These days, it seems you're nobody if you're not working on a way to merge machines with the human brain. Earlier this year, both Facebook and perpetual moonshot-enthusiast Elon Musk announced plans for brain-computer interfaces that could allow us to read the thoughts of others and improve our capacity for learning. Today, the US Defence Advanced Research Projects Agency announced plans to spend $US65 million ($85.5 million) developing advanced neural implants that connect our brains to computers in order to treat sensory deficits such as blindness.
Tagged With brains
For decades, scientists have dreamed of how electricity might be used to change the human brain. By altering its firing patterns using currents, scientists hope to not only treat mental illness, but improve human cognition. The trouble is, so far the most successful of these enterprises have relied on implanting electrodes deep into the human brain. And brain surgery, it's safe to say, isn't something most of us take lightly.
An Italian neuroscientist who says he's planning to perform the world's first head transplant later this year has told a German magazine that he intends to thaw a cryogenically preserved brain and transplant it in a donor body within three years. It's a preposterous claim given the current limitations of medical science, and a complete misreading of how the fledgling cryonics industry works. It's also a significant credibility fail for a doctor who's already struggling to be taken seriously.
Spaceflight is not for the faint of heart — literally. The first results of NASA's twin study, released just this week, revealed that space physically impacts astronauts on multiple levels, right down to shifts in gene expression. Now, a group of scientists at the University of Michigan have released research that suggests spaceflight alters astronauts' brains.
A team of Australian and US scientists have, for the first time, used an imaging technique to reconstruct the brain architecture and neural networks of the thylacine – better known as the Tasmanian tiger – an extinct carnivorous marsupial native to Tasmania.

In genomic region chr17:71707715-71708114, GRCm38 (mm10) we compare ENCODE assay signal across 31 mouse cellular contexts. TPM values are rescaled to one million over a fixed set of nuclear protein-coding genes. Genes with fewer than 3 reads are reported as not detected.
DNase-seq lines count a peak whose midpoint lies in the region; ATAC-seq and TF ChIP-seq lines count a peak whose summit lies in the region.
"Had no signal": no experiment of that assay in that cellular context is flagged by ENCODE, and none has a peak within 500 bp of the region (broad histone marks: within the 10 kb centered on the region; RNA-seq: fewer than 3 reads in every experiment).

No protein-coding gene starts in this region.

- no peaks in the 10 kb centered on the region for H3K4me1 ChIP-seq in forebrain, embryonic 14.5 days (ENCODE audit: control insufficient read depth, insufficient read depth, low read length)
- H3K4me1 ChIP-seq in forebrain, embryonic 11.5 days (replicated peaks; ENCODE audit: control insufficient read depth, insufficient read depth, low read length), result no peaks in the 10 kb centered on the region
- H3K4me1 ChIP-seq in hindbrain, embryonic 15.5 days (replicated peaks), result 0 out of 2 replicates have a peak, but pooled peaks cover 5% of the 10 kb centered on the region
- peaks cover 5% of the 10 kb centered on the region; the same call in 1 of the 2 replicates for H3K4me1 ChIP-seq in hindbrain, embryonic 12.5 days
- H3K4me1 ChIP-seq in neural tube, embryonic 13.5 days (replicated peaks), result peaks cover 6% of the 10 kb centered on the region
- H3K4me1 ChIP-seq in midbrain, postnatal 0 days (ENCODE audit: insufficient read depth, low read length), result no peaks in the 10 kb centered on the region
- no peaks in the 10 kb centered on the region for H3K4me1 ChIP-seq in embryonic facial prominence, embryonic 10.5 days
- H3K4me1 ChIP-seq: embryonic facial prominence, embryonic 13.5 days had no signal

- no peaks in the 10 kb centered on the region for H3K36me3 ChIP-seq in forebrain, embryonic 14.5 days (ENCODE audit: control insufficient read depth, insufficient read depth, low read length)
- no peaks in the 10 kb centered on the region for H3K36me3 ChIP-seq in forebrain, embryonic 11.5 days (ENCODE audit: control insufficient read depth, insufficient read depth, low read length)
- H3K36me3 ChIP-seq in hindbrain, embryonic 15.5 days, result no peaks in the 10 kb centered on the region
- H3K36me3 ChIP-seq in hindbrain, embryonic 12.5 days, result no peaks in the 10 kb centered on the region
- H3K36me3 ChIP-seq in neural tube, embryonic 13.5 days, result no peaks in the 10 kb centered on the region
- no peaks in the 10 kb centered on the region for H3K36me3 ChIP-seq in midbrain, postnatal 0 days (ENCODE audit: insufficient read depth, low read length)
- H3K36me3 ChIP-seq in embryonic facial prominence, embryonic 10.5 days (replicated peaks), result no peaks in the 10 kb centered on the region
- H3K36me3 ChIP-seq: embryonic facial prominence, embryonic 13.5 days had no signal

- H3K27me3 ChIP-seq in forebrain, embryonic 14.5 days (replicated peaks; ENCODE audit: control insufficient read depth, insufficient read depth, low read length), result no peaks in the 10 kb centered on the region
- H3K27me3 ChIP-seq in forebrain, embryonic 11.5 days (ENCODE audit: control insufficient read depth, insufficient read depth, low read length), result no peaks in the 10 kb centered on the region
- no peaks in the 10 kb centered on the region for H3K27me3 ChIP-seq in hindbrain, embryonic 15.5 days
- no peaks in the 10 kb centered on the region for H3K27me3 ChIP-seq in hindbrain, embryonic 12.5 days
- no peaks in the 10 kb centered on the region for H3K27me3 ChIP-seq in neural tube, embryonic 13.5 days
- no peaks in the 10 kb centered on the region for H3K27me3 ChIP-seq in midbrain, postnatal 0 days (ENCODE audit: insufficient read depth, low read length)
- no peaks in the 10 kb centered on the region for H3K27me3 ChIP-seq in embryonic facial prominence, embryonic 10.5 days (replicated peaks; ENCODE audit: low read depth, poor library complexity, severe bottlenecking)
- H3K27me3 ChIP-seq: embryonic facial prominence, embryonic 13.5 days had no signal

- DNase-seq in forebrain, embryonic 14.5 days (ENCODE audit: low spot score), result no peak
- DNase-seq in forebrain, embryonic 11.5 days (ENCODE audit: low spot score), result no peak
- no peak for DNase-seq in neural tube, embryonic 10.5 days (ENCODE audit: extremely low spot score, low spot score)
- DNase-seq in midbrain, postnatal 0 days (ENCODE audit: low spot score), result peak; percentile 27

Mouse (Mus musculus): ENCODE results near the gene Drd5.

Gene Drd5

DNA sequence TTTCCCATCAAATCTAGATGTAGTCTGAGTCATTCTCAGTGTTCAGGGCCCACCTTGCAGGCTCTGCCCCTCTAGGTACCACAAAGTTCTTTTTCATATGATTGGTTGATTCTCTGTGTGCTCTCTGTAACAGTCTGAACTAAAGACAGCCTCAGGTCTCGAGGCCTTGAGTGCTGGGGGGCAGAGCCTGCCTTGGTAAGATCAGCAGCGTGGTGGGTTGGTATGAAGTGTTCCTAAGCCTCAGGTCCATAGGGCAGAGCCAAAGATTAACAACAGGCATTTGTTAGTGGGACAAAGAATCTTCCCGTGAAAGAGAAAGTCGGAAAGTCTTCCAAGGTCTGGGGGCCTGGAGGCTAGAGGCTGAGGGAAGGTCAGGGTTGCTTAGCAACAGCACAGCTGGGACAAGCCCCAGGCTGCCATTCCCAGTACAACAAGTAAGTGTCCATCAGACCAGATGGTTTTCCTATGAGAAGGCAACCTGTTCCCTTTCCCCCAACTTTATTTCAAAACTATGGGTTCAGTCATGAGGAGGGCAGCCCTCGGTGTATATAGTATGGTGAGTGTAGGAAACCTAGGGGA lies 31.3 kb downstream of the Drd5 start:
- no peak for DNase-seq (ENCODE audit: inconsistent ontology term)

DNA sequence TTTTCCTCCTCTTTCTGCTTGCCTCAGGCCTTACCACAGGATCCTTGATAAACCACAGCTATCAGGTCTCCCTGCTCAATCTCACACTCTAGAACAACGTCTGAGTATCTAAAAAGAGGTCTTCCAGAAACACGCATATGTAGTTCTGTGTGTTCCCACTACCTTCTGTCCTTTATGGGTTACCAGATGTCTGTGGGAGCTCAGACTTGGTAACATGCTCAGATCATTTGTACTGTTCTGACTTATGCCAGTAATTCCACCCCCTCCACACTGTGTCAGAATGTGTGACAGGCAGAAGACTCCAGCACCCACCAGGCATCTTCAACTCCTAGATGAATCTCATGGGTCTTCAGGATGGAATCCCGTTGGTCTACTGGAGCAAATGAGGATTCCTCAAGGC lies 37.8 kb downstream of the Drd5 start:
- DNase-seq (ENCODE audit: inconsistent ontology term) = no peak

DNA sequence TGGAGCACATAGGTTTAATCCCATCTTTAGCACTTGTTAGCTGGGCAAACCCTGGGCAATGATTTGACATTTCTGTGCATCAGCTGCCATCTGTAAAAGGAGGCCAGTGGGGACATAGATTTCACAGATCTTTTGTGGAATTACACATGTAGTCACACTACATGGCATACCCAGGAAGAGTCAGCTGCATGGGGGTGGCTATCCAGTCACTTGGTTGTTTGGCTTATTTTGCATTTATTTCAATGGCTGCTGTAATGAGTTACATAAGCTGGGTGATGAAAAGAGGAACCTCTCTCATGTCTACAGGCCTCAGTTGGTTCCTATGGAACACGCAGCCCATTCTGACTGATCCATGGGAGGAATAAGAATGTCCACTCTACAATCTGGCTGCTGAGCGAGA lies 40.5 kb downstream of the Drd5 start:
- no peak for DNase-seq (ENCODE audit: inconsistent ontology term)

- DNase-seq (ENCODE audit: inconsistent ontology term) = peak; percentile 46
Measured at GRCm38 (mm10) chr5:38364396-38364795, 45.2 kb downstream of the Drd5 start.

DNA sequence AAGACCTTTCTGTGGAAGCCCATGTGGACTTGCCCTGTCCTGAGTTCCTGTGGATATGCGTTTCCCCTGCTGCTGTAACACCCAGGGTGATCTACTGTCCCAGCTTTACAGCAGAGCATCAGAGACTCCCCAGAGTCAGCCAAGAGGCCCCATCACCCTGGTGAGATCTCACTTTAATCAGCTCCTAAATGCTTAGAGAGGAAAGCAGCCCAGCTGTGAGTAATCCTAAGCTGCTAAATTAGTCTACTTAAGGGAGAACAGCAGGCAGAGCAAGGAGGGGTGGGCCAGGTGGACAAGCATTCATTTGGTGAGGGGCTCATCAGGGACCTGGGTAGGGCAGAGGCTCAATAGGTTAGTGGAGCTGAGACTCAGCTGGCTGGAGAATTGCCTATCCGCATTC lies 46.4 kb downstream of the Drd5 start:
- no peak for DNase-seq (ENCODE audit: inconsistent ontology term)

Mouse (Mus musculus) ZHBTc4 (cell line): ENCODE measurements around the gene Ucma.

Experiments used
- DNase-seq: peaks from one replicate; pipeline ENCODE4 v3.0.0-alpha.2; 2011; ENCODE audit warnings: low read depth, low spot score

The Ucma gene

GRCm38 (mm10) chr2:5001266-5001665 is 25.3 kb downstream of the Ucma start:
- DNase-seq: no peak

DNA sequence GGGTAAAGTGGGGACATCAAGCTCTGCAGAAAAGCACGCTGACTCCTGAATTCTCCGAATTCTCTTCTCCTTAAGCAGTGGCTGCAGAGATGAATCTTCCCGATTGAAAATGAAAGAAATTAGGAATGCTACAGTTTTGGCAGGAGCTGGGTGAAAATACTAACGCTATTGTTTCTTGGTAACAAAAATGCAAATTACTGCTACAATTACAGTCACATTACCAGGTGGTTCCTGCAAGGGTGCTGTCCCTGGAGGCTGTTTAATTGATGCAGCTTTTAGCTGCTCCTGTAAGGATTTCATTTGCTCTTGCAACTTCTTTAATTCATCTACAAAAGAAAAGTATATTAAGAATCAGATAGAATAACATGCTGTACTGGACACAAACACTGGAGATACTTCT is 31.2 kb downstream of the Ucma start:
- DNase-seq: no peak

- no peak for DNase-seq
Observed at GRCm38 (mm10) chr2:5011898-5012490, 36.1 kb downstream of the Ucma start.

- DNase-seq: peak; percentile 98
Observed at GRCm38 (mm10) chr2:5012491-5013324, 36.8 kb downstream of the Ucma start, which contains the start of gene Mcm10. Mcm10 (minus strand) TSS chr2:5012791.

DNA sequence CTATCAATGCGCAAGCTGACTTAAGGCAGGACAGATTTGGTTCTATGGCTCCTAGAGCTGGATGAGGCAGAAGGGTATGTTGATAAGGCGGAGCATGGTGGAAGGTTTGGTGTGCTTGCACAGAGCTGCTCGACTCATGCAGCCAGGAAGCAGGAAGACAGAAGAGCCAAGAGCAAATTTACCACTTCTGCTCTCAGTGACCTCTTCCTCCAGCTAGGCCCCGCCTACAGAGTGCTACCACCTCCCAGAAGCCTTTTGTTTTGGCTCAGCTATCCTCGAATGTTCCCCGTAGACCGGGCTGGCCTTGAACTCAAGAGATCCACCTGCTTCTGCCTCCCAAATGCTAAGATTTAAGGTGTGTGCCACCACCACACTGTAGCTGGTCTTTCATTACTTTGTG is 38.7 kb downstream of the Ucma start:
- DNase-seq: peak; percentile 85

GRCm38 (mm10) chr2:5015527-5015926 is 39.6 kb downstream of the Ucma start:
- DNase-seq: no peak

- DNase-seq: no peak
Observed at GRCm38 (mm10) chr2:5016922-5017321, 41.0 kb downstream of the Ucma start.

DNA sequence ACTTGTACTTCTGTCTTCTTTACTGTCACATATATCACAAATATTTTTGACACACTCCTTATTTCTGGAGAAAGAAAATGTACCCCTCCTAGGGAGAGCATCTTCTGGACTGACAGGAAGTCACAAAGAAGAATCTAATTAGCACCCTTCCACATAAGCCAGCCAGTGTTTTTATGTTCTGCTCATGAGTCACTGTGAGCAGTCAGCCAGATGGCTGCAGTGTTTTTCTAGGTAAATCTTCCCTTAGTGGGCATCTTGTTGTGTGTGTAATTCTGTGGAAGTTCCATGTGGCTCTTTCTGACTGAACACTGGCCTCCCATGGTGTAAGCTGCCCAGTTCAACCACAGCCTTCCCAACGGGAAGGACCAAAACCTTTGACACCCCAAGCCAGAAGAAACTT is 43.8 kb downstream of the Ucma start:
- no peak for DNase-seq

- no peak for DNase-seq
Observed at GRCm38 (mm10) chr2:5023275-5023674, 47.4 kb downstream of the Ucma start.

And now we know more than ever about the behaviour of these unique animals.
Neuroscienitsts have generally thought that babies are born with more tissue than their brains need, and that the body slowly dumps some of it as the brain develops. However, a new study shows that at least one part of the brain — the part that recognises faces — appears to develop in the opposite direction, increasing in complexity into adulthood.
The idea that humans might one day become superintelligent — or invent a superintelligent computer — is a staple of science fiction. It's also taken seriously by scientists and engineers as a plausible outcome of today's technologies. Here are ten key books you should read to understand brains of the future.
These are some of the 500 images recently shown to rhesus monkeys while their brains were being monitored. None are meant to correspond to any real-world physical object, but the experimental results revealed certain cells in the object area of the brain that let us recognise up and down, and to grasp that those directions don't move, even if our body does.
Movies like Eternal Sunshine of the Spotless Mind and Inception suggest it may eventually be possible to erase, modify or even implant memories into your brain. An upcoming episode of American science show NOVA introduces viewers to this futuristic possibility and the scientists who are trying to make it happen.
The US military is looking for ways to insert microscopic devices into human brains to help folks communicate with machines, like prosthetic limbs, with their minds. And now, Australian scientists are saying they have found a way to do just that — without ripping open patients' skulls.